I have an article up at Asia Times entitled China in the catbird seat on Iran.
It looks at the state of play at the NPT Review Conference and opines that Beijing has done a pretty good job at positioning itself as the intermediary between the West and Iran.
I was lucky enough to interview a U.S. arms control expert and gain a valuable perspective on an important angle: Russia’s expectations for the NPT process–getting on the right side (with the United States and India) of the isolate-China equation–and Beijing’s steps to frustrate them.
In Moscow’s mind, I think the recipe for success looked like this:
- Partner with the United States on the new START treaty and give President Obama’s policy that successful multi-lateral sheen;
- Work with the U.S. to solve the Iran problem within the framework of the NPT, either through a definitive sanctions regime or rapprochement;
- Make common cause with the United States and India to gang up on China as the modernizing, weaponizing, destabilizing wild card on the Eurasian continent.
To date, the Iran problem hasn’t been solved and the Obama administration, instead of fussing over China’s new generation of nuclear attack submarines, has to get China’s help with the non-aligned movement to make sure the NPT conference doesn’t collapse into a Copenhagen-scale clusterfugue.
And the reason the Iran problem hasn’t been solved is Israel, and resentment in the Muslim and developing world over the U.S. grotesque double standard of bullyragging NPT member Iran while non-NPT-member Israel with its nuclear arsenal gets a free pass.
For the time being, at least, the efforts of the U.S. and Russia are concentrated on armtwisting, cajoling, and public relations handjobberai to gut the Egypt-led initiative to demand negotiations for a nuclear free zone in the Middle East, and force the focus back to creating the appearance of a united front on Iran.
The cornerstone of President Obama’s non-proliferation-based consensual, multi-lateral global security regime is universal adherence to the NPT. For this system to work, Israel, India, and Pakistan have to participate.
Since May of last year, President Obama has issued several calls for Israel to join the NPT, thereby stripping Iran of the diplomatic defense of harping on its NPT membership and, perhaps, making it possible for moderate elements inside Iran to advocate a more conciliatory nuclear policy.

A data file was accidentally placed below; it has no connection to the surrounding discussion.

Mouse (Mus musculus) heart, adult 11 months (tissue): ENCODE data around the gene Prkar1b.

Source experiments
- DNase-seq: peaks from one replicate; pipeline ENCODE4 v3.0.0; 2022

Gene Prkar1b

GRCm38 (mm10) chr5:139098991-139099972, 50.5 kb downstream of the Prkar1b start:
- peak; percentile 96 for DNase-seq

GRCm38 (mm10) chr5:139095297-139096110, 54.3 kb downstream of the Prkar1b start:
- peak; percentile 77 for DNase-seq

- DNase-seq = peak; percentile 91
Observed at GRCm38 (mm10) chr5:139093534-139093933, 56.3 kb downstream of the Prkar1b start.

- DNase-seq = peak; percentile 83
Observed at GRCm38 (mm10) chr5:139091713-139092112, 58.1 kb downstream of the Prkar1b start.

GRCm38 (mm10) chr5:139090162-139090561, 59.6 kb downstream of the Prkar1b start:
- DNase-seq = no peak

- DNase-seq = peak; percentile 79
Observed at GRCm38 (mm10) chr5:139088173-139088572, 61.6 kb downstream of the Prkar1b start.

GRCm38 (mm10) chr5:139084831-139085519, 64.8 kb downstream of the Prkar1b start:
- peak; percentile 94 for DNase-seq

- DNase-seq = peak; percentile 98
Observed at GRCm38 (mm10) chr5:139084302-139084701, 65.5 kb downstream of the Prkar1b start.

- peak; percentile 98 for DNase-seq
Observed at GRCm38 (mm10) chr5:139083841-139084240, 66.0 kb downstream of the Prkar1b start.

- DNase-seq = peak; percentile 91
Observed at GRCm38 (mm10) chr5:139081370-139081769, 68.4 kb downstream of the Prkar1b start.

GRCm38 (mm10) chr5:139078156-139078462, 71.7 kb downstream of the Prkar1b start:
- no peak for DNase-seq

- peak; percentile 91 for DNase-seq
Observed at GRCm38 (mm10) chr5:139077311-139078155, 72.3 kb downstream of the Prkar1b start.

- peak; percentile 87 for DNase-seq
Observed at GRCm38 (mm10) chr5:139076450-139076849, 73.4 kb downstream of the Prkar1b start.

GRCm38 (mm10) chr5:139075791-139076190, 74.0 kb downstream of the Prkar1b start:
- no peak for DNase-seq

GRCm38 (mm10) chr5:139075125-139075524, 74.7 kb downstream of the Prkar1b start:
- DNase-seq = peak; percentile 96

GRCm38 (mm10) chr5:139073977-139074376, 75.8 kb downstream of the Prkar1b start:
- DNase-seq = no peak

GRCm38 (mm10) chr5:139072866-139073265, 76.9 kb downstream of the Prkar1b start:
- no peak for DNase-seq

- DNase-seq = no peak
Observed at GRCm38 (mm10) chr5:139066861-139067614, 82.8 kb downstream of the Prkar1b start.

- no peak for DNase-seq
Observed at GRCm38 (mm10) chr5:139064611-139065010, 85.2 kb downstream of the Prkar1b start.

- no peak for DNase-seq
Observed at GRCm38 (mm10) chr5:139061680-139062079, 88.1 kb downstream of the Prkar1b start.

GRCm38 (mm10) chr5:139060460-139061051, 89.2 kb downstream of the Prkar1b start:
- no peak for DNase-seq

Joining the NPT shouldn’t be too hard for Israel. The Bush deal with India–endorsed by the IAEA under ElBaradei and welcomed by the West–demonstrated that American allies with rogue nuclear programs are eligible for special consideration.
It doesn’t look like Israel has too much downside in admitting it has a nuclear arsenal and joining the NPT subject to the same sweet setup that the U.S. and other declared nuclear weapons powers enjoy: a national security exclusion that keeps the IAEA out of all of their nuclear weapons facilities.
This is an accommodation that Israel has been, to date, unwilling to provide. In fact, Israel has told the United States to get stuffed on multiple occasions.
It’s possible that Israel is only waiting for the strategically and psychologically opportune moment to announce its willingness to join the NPT and give President Obama a much-needed political gift.
However, I wonder if Israel has a lot of interest in giving President Obama this gift, whose primary utility would be to boost U.S. cred with the Muslim world–and provide Iran with some political cover internally to justify concessions on its program.
Israel has a vested interest in the current cats-and-dogs dynamic of U.S.+ Israel vs. everybody else in the Middle East. It is viscerally opposed to U.S. rapprochement with Iran and gains little from a ratcheting down of nuclear tensions that would allow Tehran to assume the role of a rational, independent, and useful interlocutor with Washington.